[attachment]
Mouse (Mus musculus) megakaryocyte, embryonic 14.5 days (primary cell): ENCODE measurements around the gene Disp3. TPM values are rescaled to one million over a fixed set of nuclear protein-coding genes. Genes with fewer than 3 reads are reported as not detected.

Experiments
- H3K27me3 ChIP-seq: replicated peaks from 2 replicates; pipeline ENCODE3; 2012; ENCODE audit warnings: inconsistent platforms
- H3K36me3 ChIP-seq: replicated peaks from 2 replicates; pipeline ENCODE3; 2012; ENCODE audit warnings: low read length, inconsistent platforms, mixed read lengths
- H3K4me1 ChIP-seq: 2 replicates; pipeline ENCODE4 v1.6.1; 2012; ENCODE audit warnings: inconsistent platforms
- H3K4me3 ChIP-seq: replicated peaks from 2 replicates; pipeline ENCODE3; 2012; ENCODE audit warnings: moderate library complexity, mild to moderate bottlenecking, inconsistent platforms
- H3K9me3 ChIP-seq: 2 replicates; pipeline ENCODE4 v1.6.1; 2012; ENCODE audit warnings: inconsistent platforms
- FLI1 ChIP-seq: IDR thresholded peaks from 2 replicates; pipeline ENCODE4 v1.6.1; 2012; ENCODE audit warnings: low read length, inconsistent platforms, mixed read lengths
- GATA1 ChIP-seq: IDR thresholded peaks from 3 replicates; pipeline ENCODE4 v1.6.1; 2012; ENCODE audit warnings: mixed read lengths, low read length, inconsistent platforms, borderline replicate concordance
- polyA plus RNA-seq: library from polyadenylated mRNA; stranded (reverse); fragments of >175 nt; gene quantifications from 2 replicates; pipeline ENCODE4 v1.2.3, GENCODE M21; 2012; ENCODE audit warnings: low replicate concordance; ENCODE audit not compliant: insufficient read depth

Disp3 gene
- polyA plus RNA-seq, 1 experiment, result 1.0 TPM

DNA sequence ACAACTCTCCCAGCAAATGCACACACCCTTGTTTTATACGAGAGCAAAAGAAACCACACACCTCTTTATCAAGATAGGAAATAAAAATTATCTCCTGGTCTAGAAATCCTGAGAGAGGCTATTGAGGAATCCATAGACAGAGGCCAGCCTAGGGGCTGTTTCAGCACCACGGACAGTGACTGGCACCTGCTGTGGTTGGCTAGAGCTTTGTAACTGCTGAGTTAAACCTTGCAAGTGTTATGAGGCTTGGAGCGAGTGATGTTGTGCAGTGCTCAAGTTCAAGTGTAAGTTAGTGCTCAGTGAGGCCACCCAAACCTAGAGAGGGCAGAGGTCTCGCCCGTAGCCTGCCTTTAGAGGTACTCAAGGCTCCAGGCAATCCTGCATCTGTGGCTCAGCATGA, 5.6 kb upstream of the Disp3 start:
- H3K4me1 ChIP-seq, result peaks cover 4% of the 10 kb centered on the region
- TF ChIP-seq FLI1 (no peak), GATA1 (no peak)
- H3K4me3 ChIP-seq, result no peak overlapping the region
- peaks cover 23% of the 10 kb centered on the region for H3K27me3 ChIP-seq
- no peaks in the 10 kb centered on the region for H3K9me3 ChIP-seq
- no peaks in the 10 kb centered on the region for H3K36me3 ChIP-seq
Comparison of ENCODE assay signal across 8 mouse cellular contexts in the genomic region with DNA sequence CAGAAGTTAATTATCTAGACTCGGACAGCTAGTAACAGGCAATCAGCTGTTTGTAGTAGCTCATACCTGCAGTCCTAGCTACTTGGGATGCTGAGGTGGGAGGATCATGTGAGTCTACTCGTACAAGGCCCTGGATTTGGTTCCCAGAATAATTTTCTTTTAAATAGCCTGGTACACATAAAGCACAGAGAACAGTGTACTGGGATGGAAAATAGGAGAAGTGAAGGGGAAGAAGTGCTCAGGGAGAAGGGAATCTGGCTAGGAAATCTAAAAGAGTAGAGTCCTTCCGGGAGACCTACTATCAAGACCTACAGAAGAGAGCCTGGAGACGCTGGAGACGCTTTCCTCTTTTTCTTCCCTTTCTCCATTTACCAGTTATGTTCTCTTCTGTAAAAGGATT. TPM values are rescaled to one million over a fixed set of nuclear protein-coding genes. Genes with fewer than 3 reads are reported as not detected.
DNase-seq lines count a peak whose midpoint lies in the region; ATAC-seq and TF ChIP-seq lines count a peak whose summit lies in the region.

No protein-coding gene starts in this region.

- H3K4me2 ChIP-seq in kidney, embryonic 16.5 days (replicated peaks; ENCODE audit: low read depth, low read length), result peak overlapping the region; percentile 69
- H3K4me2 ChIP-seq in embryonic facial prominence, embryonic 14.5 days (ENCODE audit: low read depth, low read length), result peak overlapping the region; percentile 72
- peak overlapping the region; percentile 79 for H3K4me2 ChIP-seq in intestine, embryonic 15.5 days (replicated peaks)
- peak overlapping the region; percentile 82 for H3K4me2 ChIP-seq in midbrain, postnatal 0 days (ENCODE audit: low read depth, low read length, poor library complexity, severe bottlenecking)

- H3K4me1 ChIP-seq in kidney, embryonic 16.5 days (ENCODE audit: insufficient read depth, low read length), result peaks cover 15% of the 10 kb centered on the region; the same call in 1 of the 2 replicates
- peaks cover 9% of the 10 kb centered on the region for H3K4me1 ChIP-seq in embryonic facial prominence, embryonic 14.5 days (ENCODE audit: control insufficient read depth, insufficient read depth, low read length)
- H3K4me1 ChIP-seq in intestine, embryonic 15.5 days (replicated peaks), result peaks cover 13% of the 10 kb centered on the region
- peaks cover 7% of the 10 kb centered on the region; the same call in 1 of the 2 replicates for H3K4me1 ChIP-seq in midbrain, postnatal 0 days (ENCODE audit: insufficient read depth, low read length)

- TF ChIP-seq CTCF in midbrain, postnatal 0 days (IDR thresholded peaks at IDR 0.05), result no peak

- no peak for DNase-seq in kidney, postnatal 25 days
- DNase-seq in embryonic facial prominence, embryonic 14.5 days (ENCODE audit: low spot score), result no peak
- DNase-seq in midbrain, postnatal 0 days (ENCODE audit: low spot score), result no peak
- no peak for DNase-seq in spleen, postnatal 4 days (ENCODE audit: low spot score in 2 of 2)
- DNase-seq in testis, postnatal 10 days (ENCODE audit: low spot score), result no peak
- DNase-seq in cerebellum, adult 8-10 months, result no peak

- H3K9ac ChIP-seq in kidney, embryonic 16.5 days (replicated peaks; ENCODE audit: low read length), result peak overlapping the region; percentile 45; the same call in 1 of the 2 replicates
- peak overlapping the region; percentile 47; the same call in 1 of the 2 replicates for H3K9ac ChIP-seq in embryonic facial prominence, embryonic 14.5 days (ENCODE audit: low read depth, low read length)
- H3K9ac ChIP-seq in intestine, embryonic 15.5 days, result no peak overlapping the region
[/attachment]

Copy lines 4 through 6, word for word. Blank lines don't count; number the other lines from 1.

- H3K36me3 ChIP-seq: replicated peaks from 2 replicates; pipeline ENCODE3; 2012; ENCODE audit warnings: low read length, inconsistent platforms, mixed read lengths
- H3K4me1 ChIP-seq: 2 replicates; pipeline ENCODE4 v1.6.1; 2012; ENCODE audit warnings: inconsistent platforms
- H3K4me3 ChIP-seq: replicated peaks from 2 replicates; pipeline ENCODE3; 2012; ENCODE audit warnings: moderate library complexity, mild to moderate bottlenecking, inconsistent platforms